Analytics will also lead us to a greater focus on measuring the agent experience. We assert that by the end of 2021, only one-quarter of organizations will have the insights needed to understand the correlation between the customer experience and the employee experience. Employees provide a second stream of insight into customer experience, paralleling what you learn from voice of the customer (VoC) feedback tools. Managing the agent experience has cost benefits, particularly in reduced turnover. It is also useful in gauging the impact of a slew of new technologies agents are working with, including systems that provide them with real-time assistance and guidance into next-best actions.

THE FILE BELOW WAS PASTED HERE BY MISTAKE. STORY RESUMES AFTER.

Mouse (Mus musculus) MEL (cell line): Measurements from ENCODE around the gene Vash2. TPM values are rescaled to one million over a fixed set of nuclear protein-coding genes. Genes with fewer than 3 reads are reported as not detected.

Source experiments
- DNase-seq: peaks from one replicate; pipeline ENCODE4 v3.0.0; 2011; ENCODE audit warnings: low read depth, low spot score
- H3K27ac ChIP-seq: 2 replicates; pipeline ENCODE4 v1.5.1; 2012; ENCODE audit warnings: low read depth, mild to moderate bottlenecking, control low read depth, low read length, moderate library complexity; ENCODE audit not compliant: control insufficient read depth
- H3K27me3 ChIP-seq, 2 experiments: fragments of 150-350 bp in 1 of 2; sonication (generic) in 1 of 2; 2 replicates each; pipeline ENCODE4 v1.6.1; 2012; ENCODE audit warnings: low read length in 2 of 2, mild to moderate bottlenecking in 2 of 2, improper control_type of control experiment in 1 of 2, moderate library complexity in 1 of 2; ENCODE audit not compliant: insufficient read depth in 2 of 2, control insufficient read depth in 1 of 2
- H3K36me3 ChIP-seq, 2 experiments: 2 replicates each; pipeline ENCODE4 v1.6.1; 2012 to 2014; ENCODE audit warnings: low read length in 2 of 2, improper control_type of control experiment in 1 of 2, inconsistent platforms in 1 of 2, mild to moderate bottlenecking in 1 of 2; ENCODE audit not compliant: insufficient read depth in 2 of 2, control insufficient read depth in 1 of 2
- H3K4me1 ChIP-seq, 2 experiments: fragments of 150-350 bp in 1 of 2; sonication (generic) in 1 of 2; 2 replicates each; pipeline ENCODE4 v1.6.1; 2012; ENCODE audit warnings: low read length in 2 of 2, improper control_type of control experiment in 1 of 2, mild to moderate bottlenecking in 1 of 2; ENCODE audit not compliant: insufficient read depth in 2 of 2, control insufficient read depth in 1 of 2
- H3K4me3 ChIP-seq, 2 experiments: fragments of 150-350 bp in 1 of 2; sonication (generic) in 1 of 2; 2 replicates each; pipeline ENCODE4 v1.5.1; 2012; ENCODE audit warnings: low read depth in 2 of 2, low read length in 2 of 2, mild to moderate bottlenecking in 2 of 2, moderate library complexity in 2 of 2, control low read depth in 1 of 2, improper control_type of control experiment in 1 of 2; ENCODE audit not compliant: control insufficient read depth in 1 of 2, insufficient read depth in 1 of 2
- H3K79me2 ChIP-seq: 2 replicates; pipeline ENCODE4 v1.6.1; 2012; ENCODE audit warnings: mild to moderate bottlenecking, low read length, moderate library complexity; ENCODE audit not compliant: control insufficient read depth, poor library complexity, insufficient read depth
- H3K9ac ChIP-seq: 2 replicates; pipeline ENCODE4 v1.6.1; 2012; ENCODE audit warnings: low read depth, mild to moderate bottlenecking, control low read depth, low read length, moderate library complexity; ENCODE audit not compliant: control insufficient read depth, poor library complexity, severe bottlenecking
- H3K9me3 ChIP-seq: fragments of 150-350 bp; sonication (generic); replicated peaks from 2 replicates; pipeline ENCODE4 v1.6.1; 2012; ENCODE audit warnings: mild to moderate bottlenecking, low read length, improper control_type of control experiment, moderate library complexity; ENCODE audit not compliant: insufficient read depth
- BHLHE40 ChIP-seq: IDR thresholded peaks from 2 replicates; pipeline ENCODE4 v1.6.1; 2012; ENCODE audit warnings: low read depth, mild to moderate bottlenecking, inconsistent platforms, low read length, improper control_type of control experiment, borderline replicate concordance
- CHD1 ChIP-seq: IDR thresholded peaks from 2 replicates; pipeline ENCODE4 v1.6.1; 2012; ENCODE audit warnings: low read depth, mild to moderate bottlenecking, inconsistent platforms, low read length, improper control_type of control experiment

Working from home (WFH). We now know that it is possible to reconstitute the contact “center” as a distributed pool of home-based agents. However, it has not been easy for managers to shift their thinking about how to coach and evaluate people. Supervisors are understandably more concerned with elements like schedule adherence when they cannot lay eyes on their agents, especially if those supervisors have not been trained in the art of managing remotely. Workforce optimization and agent management now must reassure managers of things they are used to taking for granted. Supervisors must become comfortable with remote monitoring and coaching, especially as agents are going to have less interaction with each other to share best practices.